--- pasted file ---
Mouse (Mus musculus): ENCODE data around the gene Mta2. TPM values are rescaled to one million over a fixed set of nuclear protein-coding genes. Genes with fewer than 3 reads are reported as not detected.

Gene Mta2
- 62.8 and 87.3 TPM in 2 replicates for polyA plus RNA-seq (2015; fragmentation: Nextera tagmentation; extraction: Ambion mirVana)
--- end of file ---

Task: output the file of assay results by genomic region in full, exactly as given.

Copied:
Mouse (Mus musculus): ENCODE data around the gene Mta2. TPM values are rescaled to one million over a fixed set of nuclear protein-coding genes. Genes with fewer than 3 reads are reported as not detected.

Gene Mta2
- 62.8 and 87.3 TPM in 2 replicates for polyA plus RNA-seq (2015; fragmentation: Nextera tagmentation; extraction: Ambion mirVana)